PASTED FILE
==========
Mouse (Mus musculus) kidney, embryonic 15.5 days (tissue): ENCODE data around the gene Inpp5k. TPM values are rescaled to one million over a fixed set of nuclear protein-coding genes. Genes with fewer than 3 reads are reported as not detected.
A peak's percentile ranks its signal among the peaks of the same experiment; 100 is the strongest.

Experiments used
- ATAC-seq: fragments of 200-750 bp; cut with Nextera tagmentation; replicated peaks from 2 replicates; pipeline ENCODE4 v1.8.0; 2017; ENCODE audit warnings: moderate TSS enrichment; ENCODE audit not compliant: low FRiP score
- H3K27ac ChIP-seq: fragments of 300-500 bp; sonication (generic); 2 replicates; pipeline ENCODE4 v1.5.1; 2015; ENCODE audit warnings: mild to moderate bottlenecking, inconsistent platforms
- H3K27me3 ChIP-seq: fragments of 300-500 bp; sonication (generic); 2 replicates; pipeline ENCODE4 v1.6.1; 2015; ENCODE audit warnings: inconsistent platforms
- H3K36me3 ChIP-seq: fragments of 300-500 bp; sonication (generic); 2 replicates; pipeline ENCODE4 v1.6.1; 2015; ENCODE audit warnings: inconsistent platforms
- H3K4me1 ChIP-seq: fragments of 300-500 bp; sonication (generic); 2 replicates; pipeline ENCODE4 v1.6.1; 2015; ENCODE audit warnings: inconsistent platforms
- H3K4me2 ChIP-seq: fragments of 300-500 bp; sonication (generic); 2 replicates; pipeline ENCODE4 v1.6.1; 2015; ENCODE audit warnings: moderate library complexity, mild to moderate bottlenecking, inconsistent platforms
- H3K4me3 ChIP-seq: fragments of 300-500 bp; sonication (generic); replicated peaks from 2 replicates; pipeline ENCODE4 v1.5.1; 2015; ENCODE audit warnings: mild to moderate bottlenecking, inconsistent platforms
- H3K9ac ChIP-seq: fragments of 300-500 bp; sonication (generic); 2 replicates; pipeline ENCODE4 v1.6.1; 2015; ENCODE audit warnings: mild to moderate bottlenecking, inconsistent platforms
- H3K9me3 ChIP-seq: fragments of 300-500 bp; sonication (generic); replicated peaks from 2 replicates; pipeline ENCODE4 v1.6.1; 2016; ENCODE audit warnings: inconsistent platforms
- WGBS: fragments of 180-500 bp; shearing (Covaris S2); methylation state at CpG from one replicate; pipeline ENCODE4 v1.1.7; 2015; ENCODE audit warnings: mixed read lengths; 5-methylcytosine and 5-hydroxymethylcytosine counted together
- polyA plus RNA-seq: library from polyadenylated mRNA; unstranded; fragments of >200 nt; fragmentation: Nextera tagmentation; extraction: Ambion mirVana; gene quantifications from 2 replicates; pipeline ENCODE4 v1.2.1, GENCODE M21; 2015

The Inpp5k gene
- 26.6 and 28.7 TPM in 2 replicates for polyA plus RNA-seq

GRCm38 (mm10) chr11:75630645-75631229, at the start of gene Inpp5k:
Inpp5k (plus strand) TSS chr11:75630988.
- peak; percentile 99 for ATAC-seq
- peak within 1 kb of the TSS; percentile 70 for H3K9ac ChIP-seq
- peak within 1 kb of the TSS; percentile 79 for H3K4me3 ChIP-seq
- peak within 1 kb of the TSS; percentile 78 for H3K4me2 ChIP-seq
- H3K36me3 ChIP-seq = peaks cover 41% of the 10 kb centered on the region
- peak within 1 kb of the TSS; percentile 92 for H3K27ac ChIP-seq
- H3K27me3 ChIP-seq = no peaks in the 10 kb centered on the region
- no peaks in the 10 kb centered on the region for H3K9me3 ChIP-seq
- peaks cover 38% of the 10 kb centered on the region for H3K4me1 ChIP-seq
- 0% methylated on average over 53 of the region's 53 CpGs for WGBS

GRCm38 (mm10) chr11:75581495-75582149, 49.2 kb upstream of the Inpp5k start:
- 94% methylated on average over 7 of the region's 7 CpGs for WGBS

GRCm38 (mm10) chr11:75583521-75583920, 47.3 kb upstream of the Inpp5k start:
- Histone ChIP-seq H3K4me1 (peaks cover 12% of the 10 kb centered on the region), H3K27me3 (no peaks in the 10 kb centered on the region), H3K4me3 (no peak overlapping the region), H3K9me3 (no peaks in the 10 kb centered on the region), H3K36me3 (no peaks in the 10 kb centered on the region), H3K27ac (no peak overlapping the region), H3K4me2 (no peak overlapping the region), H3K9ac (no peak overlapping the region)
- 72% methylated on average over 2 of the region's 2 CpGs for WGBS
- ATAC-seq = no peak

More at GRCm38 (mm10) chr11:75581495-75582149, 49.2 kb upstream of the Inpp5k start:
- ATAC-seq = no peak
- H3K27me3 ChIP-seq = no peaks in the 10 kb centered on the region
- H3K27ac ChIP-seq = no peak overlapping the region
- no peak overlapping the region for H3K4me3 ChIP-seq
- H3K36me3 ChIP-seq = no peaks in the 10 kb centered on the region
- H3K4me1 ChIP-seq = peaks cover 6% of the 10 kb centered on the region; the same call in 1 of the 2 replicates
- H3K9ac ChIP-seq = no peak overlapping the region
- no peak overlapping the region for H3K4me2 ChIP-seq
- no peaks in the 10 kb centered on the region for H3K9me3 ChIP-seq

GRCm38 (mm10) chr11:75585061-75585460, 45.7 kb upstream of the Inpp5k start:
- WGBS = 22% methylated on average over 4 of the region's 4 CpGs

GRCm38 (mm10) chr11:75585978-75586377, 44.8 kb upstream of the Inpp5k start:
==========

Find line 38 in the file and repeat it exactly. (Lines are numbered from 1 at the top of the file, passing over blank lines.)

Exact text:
- H3K27ac ChIP-seq = no peak overlapping the region